1051 NW 14th St., Suite 165
(UM mail routing R-26)
Miami, FL 33136
Hours: 830am - 500pm, M-F
Help Desk: 305-243-5999
General fax: 305-243-6417
Admin. fax: 305-243-2622
Email safety and security
The Medical Center provides electronic mail accounts to all staff, faculty and students because it recognizes the value of email as a communication tool. To protect that tool, we are continuously engaged in scanning and "filtering" (blocking) high volumes of spam and malware-infected attachments destined for your email inbox.
Watch what you do
Technical mechanisms like scanning and filtering only go so far. E-mail security depends on you, too. There are many things you can do to ensure that your email usage is more secure.
(1) Be cautious of sending confidential information in e-mail. Sending email to another person within the Medical Center Exchange email system is a secure practice -- secure, that is, in the purely technical sense that access to Exchange is restricted to UM employees with valid Medical ID credentials, and the messages are encrypted as they move from sender to recipient(s).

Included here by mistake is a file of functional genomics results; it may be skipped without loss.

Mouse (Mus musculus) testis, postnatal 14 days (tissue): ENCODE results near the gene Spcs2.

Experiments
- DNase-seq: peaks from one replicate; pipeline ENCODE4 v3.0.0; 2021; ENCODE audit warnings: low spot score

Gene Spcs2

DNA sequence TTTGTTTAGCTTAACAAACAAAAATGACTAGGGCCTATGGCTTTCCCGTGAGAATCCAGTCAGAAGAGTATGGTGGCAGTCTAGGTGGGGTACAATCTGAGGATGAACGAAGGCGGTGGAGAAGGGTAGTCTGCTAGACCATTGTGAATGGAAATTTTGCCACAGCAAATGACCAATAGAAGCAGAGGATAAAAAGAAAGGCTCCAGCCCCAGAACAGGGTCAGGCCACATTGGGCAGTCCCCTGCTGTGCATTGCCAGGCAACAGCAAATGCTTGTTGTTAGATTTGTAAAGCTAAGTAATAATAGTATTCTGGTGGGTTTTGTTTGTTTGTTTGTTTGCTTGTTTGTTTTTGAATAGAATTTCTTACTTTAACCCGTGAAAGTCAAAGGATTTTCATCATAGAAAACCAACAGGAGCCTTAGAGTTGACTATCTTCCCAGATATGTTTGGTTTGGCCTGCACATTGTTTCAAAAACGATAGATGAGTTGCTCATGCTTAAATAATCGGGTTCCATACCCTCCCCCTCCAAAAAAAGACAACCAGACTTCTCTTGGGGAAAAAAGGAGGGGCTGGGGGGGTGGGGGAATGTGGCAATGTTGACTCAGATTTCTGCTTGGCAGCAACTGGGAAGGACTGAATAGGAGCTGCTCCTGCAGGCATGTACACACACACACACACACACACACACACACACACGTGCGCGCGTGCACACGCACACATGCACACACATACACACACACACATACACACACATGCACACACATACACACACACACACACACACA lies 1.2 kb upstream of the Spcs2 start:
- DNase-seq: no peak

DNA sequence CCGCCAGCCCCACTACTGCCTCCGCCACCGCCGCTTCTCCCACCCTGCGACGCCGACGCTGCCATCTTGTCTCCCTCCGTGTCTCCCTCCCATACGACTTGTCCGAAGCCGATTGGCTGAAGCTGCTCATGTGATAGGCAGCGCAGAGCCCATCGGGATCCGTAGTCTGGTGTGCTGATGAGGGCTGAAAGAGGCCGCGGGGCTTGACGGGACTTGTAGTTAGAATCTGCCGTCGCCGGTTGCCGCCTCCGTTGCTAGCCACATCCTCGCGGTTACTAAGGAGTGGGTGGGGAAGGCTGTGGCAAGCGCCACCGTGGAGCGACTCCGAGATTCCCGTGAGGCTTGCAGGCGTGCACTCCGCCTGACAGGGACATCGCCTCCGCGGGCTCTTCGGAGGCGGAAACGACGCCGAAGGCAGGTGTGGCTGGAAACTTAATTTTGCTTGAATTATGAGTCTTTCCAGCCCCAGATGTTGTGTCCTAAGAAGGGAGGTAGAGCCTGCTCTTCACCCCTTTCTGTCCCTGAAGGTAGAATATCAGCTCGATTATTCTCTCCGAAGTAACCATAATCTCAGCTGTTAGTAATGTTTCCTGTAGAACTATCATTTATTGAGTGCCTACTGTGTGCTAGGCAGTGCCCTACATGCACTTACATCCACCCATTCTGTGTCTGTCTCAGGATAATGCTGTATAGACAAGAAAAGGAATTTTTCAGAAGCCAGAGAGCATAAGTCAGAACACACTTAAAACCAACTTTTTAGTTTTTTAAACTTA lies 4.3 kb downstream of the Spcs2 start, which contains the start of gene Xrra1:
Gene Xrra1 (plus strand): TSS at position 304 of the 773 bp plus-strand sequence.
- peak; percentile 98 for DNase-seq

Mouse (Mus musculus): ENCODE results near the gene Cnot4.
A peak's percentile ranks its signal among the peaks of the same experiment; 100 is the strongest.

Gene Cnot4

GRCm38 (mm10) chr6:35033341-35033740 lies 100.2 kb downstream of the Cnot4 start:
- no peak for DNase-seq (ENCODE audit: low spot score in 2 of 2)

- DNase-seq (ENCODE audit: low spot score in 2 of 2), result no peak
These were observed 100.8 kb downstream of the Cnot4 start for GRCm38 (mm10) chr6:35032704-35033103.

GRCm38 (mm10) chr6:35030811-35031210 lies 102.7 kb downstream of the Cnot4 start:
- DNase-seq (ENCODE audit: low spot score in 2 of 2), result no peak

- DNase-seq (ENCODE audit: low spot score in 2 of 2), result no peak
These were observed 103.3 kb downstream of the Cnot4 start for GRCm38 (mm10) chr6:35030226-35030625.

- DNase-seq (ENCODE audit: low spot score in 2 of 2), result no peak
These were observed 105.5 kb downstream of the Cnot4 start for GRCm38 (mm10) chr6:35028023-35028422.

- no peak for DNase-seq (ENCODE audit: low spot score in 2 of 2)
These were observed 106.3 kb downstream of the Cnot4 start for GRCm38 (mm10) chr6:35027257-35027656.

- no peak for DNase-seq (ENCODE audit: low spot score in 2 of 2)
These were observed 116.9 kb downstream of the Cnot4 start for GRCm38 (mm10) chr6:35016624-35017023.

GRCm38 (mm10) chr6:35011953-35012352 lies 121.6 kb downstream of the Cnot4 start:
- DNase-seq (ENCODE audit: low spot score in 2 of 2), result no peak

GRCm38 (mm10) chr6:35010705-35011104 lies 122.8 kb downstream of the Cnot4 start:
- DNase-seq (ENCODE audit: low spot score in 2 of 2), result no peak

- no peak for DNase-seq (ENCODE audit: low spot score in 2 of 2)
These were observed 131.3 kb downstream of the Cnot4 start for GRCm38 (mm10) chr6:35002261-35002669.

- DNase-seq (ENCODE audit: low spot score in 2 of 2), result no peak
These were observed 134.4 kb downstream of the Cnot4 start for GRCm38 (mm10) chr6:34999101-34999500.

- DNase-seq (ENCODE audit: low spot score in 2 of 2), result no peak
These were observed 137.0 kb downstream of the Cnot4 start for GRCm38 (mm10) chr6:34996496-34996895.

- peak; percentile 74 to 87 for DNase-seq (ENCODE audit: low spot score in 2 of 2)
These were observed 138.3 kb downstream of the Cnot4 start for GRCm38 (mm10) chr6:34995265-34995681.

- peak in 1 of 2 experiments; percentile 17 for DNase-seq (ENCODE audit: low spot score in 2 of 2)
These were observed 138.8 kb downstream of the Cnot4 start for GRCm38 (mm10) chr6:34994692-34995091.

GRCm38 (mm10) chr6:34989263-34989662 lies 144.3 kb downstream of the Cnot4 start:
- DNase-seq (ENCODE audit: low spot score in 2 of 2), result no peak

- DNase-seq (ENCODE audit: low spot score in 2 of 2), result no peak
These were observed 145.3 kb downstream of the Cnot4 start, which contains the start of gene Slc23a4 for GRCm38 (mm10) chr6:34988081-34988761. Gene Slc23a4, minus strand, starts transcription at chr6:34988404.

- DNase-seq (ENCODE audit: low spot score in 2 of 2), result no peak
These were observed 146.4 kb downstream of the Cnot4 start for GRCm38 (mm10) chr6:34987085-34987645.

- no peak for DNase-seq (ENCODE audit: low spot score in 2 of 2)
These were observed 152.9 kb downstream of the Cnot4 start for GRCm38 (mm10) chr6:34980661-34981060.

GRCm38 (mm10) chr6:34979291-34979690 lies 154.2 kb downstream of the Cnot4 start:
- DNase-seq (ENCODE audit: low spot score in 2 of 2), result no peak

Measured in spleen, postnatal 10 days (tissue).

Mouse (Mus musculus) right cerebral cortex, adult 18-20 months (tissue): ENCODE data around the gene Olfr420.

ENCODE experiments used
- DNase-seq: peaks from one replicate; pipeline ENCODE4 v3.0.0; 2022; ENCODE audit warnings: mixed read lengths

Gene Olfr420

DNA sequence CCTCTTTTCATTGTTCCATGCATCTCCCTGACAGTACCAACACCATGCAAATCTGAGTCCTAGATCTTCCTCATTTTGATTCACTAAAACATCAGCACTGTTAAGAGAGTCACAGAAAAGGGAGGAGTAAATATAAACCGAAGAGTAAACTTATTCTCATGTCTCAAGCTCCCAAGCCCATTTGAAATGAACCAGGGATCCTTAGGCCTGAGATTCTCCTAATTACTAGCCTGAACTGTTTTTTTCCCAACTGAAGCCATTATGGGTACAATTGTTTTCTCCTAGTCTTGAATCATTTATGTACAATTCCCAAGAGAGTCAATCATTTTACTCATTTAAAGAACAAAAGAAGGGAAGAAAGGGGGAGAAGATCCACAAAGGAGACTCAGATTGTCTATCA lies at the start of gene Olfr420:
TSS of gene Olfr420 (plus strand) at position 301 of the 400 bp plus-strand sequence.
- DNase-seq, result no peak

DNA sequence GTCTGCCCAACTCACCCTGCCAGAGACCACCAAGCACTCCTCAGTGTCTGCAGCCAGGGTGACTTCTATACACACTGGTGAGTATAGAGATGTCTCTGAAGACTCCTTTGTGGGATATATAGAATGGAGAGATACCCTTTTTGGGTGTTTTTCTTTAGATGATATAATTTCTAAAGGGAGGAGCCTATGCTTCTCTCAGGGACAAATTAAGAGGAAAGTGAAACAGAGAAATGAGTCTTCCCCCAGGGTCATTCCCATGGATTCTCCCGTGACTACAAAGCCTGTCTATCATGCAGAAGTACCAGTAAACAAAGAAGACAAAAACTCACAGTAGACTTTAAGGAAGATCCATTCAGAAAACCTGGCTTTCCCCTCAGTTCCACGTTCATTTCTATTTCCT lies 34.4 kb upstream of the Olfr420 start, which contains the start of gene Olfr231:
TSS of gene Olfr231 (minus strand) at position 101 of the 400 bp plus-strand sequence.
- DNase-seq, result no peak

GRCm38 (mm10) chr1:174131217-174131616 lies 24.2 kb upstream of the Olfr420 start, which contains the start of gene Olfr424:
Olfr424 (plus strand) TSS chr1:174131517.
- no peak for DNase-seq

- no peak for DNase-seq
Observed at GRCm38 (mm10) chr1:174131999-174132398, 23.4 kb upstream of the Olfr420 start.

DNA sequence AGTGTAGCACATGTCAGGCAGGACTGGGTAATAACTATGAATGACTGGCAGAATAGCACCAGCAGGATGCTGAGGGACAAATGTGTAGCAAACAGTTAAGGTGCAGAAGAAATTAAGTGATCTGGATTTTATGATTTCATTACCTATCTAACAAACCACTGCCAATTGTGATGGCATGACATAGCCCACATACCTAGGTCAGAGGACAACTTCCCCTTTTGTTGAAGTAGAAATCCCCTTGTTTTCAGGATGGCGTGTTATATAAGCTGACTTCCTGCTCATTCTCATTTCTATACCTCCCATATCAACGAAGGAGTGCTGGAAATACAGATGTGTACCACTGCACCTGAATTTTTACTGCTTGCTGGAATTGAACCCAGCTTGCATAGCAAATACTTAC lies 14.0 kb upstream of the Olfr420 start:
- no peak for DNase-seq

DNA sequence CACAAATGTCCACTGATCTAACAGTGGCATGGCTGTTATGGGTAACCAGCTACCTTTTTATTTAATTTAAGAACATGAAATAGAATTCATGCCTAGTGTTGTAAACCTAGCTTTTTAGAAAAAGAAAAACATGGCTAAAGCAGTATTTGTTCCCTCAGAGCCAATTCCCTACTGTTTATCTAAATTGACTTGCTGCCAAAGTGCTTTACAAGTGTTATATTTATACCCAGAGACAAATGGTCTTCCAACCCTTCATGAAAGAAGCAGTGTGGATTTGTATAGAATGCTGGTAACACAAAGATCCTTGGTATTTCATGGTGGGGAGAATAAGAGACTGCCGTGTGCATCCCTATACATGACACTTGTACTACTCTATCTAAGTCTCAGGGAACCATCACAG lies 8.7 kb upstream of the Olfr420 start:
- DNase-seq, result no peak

Additionally, if you send an e-mail to an "outside" account (e.g. Yahoo, AOL, MSN, or any other e-mail address that doesn't end in "miami.edu" or "um-jmh.org"), and the message contains credit card numbers, medical record numbers, or social security numbers, the email will be encrypted. Soon, the encryption system, Securemail, will also scan outbound messages for possible private health information. Encryption of these messages ensures security of the content if the message is intercepted as it travels across the public Internet to its recipient.
Even e-mail sent within the Medical Center system is not completely secure because you are always dependent on the security practices of the person(s) with whom you correspond. It only takes one careless "forward" -- or a "reply" that adds an inappropriate party -- to expose the information within an e-mail to the wrong people.
(2) Minimize the use of attachments as much as possible. Just as we scan e-mail contents, we scan e-mail file attachments for viruses and other malicious software. While the scanning and filtering systems are accurate to higher than 99.9 percent and block approximately 3 million malicious messages per month, we can't catch all dangerous attachments. The ability to filter malicious e-mail traffic is only as good as the latest anti-virus/spam "signature" files (the digital fingerprints of viruses and other malware).